Musharraf seeks fast end to attacks

Northern Alliance is warned by Pakistani president

War On Terrorism

The World

October 08, 2001|By Frank Langfitt | Frank Langfitt,SUN FOREIGN STAFF

ISLAMABAD, Pakistan - In the wake of U.S. and British attacks on Afghanistan, Pakistani President Gen. Pervez Musharraf said today that the joint military action should be quick and efficient and that "the Northern Alliance must not draw mileage out of this action."

The president also urged international businesses and foreigners working in Pakistan not to abandon the country in time of war and expressed confidence that his military regime could control the attempts by Islamic fundamentalists to foment unrest here.

"I have got definite assurances that this operation will be short, targeted, and also it should not be having collateral damage," Musharraf said in a morning news conference in the national library. "This operation should not be perceived as against Afghanistan or the people of Afghanistan. It is an action against terrorism and their sanctuaries and their supporters."

Musharraf's threat to the Northern Alliance, which is expected to become the main fighting force against the Taliban in the U.S.-led attack, hinted at a potential rift in the coalition if the rebel army tries to seize political advantage in the battle for control of the country.

As fundamentalist opponents prepared to launch rallies against Musharraf's support for the missile attacks and airstrikes, the president said that the vast majority of the country supports his position and that he could handle any attempts at protest.

"I'm very sure that this will be very, very controllable, and we will meet the situation as it comes," said Musharaff, who wore his khaki military uniform.

Yesterday, Musharraf engineered a major reshuffle in the nation's military leadership. The move appeared designed to bolster his support and sideline any leaders who might be sympathetic to the Taliban, which Pakistan had supported until the Sept. 11 attacks on the United States. Musharraf, though, denied the rearrangement had any connection to the military strike.

"It has no relationship whatsoever with the events that are taking place in Afghanistan," he said. "I was wearing too many hats, and some changes had to take place in the army."

One of the generals Musharraf removed was Gen. Mahmood Ahmed, who was chief of the Inter Services Intelligence, or ISI, the military-civilian agency that had been coordinating Pakistan's relations with the Taliban since before the movement took power in 1996, a government security official said.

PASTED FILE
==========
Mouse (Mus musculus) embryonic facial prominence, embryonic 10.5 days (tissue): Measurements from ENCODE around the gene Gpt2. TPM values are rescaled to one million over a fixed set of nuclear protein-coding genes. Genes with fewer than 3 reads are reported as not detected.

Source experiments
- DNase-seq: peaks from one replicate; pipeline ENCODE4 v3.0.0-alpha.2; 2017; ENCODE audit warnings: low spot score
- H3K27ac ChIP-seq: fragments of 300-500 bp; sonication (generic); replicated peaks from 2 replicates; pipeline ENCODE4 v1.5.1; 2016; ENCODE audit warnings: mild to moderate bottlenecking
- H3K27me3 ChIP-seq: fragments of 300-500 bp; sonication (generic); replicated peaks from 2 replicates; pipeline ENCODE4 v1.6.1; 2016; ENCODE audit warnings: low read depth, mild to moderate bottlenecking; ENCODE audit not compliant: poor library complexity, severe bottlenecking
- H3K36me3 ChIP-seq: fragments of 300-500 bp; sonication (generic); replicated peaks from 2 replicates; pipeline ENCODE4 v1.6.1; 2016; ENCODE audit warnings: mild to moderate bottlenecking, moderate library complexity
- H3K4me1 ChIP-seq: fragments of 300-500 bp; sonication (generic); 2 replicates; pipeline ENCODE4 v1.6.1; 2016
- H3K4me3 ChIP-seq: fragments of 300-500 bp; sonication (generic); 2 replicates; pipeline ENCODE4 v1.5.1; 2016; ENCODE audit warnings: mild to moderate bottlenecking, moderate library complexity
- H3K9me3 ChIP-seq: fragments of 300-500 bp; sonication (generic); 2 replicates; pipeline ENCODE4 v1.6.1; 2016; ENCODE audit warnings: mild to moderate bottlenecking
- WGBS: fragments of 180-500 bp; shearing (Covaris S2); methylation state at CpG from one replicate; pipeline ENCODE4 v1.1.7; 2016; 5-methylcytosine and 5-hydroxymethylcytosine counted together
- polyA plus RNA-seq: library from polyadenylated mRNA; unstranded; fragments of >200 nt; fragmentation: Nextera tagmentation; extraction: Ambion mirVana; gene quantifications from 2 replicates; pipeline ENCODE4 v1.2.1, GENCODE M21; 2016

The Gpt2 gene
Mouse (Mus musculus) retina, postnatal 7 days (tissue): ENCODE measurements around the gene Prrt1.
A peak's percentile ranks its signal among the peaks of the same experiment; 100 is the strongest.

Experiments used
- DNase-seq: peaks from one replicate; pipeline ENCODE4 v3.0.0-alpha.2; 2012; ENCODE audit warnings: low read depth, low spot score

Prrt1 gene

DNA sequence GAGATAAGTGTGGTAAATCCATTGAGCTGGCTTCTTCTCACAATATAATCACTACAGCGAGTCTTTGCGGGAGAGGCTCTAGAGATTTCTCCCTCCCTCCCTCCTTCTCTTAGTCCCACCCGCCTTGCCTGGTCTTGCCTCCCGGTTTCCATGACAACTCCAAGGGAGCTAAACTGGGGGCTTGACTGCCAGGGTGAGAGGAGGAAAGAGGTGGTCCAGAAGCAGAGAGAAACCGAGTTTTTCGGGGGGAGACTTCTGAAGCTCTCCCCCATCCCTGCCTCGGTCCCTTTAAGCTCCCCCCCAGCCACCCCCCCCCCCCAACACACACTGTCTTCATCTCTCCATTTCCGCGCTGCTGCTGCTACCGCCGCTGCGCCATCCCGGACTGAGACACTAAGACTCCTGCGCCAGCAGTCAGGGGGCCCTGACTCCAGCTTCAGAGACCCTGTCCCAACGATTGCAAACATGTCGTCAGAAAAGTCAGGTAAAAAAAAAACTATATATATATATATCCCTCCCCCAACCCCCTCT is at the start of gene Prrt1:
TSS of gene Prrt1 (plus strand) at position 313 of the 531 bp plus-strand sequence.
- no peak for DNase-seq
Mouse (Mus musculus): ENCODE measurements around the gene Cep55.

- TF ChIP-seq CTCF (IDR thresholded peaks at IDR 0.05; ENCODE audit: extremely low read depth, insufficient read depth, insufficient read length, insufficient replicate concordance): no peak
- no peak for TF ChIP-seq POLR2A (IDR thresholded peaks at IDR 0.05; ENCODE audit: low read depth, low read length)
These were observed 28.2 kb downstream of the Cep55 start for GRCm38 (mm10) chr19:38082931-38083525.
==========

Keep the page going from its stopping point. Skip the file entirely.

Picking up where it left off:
Gen. Aziz Khan, formerly responsible for Pakistani operations in Afghanistan and regarded as the most pro-Taliban officer among the senior ranks, was removed as commander of the Eastern Lahore region, the official added.

Musharraf, a military dictator, has pledged full support for the United States and the global effort to fight terrorism. Despite some vocal opposition at home, he has given the United States overflight privilege to attack Afghanistan. He has also promised to help with intelligence and logistical support.

Musharraf's approval was critical to yesterday's attack. Missiles and planes launched from U.S. and British ships in the Arabian Sea came in over the deserts of southern Pakistan with the president's blessing.

Of the neighboring states supporting the military attack on Afghanistan, the fellow Muslim country of Pakistan may face the greatest potential for unrest. Although the majority of people in this nation of 141 million are political moderates, there is a small but committed core of Islamic fundamentalists with close ties to Afghanistan's Taliban regime.

As bombs and missiles crashed into major Afghan cities yesterday, militant religious leaders here called for protests and a jihad, or holy war, against the United States.

"It is the duty of every Muslim to support their brothers in this critical hour," said Riaz Durana, leader of the influential Afghan Defense Council in the eastern city of Lahore, which issued a call for holy war. "We will support the Taliban physically and morally against the aggression of America."

Pakistan's military regime has outlawed demonstrations since Musharraf ousted unpopular President Nawaz Sharif in a coup in 1999. As the United States prepared for an attack on the Taliban and suspected terrorist Osama bin Laden in recent weeks, though, Musharraf has permitted street protests.

Most have been mild, with spirited but ritualized burnings of effigies of President Bush.

The real test of the power of Pakistan's fundamentalist Islamic parties and the resolve of the Musharraf regime will begin today after afternoon prayers.

Riot police were already out in force last night, and scattered protests were reported this morning.

Pakistani police armed with tear gas, riot shields, helmets, wooden poles and machine guns took up positions in sensitive areas around this quiet, leafy city of 500,000 after missiles began striking targets. Police and soldiers were deployed in other major cities in Pakistan as well.

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